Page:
A day after Gov. Nathan Deal announced he would veto controversial “religious liberty” legislation, one of the bill’s leading champions said the governor’s decision sends a message to people of faith that they “don’t matter.”
State Sen. Josh McKoon, R-Columbus, joined members of the United Tea Party of Georgia in Suwanee on Tuesday to express his opposition to Deal’s decision to veto the legislation. The senator said lawmakers who supported the bill made “concession after concession after concession” to ensure the “modest, stripped down version” of the bill would pass both chambers and get a signature from the governor.
“There is a significant and unresolved threat to our religious liberties in this state,” McKoon said. “The governor talked about being welcoming. Welcoming, perhaps, to far left outrage groups. Welcoming, perhaps, to those who want to push people of faith underground. But when it comes to people who have sincere religious beliefs, the governor says ‘you don’t matter’.”
House Bill 757, sponsored by Rep. Kevin Tanner, R-Dawsonville, would exempt members of the clergy from performing same-sex marriage ceremonies and allow faith-based organizations to deny services to those who violate their “sincerely held religious belief” and preserve their right to fire employees who conflict with those beliefs. Critics of the bill called it an attempt to legalize discrimination, particularly against gay Georgians.
Deal said he would veto the “religious liberty” bill Monday because it doesn’t reflect Georgia’s image as a state full of “warm, friendly and loving people.”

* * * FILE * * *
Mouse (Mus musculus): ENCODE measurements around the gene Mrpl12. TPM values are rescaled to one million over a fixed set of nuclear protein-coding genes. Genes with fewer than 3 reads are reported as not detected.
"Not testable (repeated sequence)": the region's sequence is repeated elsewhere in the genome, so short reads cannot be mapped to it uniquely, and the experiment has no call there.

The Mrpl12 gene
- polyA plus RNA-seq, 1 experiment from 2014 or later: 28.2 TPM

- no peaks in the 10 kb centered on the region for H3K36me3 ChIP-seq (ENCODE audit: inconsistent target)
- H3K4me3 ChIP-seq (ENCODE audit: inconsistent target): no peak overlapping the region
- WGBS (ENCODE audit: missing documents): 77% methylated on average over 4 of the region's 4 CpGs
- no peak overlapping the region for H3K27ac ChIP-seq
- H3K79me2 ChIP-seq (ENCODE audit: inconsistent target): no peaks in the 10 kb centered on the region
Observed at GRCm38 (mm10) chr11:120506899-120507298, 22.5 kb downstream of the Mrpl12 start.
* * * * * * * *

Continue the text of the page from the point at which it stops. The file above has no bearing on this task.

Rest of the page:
Democratic state lawmakers, who opposed the legislation from the start, applauded Deal’s decision to veto the bill.
Critics of the governor’s decision, McKoon included, argue the corporate backlash against “religious liberty” influenced Deal to veto the legislation. The Walt Disney Co., one of dozens of corporations who spoke out against the bill, announced last week that it planned to pull its Disney and Marvel productions from Georgia if Deal signed the bill.
McKoon called the corporations’ warnings “empty threats” and said Disney’s position against the bill was hypocritical because “a significant part of the Star Wars movie was filmed in the United Arab Emirates,” a country where homosexuality is punishable by death.
“It is a crime to be homosexual in the United Arab Emirates, and the punishment is capital punishment. It is execution,” McKoon said. “The Disney Company had no problem making a film and cashing in on the location shot out in the UAE.”
Now McKoon and other legislators who support the bill are calling on their fellow lawmakers to overturn the governor’s decision. Supporters of the “religious liberty” bill argue the governor is prioritizing profit over the needs of people of faith.
Pamela Wood, of Sugar Hill, said Deal is “punishing” people of faith by making them “less of a priority.”
“He’s being too politically correct. He’s afraid to say what’s really in his heart,” Wood said. “He’s lying to himself.”
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